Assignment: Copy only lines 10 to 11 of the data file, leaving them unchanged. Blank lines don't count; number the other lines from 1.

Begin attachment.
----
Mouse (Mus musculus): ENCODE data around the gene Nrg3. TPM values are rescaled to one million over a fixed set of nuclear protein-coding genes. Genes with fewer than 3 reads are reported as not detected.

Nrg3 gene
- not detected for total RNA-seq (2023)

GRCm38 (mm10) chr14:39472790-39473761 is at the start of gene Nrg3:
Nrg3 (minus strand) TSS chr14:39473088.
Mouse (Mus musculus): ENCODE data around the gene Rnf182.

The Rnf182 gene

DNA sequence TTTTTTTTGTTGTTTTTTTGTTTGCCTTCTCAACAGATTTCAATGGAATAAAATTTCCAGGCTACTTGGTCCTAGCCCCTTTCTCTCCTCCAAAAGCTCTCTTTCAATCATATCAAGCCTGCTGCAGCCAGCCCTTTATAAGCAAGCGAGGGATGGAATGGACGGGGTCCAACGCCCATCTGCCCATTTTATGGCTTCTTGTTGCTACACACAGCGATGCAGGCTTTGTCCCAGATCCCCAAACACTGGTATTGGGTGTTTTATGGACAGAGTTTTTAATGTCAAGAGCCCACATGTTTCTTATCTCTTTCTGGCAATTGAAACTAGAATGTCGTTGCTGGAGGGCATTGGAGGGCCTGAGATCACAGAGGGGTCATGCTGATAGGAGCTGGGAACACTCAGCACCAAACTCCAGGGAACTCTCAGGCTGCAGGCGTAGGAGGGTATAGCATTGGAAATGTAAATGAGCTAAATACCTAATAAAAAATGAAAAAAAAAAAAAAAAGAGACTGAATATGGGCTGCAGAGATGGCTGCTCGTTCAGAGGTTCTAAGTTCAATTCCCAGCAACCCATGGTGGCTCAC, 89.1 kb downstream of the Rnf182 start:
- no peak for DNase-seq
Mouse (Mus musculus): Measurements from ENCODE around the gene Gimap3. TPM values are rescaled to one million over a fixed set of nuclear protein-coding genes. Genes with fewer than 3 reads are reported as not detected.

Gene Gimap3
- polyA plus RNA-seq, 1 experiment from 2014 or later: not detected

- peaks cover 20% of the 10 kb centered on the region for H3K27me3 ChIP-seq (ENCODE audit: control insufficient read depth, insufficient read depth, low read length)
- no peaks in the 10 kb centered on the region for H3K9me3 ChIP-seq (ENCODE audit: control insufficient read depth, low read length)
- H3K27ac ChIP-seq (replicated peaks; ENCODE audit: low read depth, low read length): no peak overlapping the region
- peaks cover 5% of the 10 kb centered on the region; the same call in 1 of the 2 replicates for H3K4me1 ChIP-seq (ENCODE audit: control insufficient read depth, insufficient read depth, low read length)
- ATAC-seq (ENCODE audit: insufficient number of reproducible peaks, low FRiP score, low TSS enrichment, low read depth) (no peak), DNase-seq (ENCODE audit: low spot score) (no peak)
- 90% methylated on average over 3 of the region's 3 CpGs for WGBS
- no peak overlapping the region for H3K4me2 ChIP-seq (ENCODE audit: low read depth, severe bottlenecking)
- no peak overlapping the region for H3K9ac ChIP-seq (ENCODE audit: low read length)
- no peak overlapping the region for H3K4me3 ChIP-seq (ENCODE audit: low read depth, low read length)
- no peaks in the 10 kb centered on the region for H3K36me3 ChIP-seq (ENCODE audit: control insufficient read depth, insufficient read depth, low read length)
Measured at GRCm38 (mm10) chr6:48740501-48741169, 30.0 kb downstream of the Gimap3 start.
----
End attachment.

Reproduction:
Mouse (Mus musculus): Measurements from ENCODE around the gene Gimap3. TPM values are rescaled to one million over a fixed set of nuclear protein-coding genes. Genes with fewer than 3 reads are reported as not detected.

Gene Gimap3